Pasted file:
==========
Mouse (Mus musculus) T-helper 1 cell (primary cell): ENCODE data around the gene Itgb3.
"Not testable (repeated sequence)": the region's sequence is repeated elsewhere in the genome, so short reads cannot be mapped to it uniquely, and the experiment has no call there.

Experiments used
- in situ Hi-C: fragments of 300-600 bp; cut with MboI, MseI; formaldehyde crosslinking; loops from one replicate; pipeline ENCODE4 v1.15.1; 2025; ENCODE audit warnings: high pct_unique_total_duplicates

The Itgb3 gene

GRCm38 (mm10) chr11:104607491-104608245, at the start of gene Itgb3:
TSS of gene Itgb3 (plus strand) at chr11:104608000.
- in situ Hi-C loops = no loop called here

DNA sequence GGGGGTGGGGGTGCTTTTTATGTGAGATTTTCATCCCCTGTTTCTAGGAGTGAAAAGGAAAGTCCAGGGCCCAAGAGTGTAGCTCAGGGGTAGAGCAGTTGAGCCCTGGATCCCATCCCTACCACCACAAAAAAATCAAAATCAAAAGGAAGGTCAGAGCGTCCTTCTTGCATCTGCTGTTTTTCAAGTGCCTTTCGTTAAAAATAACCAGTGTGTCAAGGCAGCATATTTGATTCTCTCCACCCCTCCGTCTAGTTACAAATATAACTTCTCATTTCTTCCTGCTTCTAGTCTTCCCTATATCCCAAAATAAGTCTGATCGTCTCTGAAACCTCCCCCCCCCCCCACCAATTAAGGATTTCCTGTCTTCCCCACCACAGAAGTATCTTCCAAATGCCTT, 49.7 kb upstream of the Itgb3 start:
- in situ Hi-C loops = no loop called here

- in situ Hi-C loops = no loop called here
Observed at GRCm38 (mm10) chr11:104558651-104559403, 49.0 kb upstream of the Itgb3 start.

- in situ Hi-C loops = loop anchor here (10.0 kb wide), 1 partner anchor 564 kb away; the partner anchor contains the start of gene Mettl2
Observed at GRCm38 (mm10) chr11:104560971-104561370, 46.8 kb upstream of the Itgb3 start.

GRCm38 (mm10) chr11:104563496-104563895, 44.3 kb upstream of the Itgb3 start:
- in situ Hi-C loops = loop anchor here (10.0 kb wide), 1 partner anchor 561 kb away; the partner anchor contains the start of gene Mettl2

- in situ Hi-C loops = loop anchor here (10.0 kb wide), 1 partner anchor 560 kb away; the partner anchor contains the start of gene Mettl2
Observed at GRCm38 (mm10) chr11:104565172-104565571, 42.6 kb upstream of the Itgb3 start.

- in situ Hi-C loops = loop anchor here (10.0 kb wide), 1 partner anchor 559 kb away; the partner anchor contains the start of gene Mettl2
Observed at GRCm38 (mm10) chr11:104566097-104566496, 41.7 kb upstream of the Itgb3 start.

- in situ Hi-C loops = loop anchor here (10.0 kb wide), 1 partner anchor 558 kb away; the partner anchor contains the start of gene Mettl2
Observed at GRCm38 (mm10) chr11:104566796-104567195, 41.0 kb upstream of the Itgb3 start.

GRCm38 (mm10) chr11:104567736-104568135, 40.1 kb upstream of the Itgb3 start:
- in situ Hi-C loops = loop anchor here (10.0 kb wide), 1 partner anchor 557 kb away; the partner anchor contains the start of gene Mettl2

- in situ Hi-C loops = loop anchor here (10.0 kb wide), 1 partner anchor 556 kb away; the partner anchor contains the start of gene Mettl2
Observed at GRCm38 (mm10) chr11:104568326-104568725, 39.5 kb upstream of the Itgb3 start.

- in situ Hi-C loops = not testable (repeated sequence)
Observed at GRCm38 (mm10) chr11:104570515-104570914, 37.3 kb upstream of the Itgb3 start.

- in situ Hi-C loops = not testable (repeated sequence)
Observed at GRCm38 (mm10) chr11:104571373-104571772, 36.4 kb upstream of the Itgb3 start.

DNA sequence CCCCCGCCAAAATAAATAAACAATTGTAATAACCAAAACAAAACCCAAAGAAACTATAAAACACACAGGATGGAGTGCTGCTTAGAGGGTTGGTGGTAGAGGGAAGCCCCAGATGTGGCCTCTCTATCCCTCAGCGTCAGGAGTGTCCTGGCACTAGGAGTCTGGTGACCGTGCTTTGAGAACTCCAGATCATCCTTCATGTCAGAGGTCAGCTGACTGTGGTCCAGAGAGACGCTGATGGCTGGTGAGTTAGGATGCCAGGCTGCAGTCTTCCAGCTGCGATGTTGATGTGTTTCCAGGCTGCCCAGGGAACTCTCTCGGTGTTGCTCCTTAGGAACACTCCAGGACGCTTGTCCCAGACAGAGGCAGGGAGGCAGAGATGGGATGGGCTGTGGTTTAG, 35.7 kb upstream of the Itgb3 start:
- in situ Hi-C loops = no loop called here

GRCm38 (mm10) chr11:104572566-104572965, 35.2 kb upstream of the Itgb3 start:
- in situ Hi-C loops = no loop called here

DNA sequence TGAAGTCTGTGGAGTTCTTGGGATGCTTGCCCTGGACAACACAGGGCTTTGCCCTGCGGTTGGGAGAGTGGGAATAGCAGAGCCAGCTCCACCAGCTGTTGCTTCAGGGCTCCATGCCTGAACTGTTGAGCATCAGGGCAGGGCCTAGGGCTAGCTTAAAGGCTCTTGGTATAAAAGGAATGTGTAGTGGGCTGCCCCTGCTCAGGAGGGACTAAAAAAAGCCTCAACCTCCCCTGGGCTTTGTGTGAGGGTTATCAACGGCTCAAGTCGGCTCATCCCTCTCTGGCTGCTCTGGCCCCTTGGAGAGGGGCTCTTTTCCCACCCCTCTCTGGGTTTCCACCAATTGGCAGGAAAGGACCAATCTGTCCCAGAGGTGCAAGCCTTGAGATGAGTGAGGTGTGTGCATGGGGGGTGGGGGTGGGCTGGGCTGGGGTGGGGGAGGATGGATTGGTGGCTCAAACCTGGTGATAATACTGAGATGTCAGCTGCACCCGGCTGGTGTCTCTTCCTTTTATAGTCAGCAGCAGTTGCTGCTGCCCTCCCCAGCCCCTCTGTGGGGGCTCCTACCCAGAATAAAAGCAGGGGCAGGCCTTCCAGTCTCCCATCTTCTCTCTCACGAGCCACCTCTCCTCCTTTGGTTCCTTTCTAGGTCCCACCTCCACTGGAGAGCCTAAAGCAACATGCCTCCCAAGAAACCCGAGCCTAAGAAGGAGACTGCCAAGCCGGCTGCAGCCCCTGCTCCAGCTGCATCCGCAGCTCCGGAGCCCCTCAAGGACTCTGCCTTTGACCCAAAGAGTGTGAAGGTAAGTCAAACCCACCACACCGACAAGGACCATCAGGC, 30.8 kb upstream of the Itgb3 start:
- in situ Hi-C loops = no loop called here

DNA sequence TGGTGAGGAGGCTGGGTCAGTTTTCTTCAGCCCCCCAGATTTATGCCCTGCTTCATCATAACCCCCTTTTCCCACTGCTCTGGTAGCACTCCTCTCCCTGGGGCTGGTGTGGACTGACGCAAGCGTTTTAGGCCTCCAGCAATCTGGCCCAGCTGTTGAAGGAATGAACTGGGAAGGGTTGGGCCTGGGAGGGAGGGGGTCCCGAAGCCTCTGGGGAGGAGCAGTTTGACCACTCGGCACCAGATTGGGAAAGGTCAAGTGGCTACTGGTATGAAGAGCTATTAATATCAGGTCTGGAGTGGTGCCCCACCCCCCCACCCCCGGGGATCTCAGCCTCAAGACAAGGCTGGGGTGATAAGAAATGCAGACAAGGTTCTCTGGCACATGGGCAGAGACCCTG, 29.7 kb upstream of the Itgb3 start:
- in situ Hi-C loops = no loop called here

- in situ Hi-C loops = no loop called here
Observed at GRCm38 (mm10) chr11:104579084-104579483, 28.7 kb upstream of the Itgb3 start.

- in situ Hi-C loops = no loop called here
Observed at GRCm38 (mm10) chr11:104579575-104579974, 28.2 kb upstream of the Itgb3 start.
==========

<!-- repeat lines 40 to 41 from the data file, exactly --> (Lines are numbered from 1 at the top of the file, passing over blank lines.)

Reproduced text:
Observed at GRCm38 (mm10) chr11:104579084-104579483, 28.7 kb upstream of the Itgb3 start.

- in situ Hi-C loops = no loop called here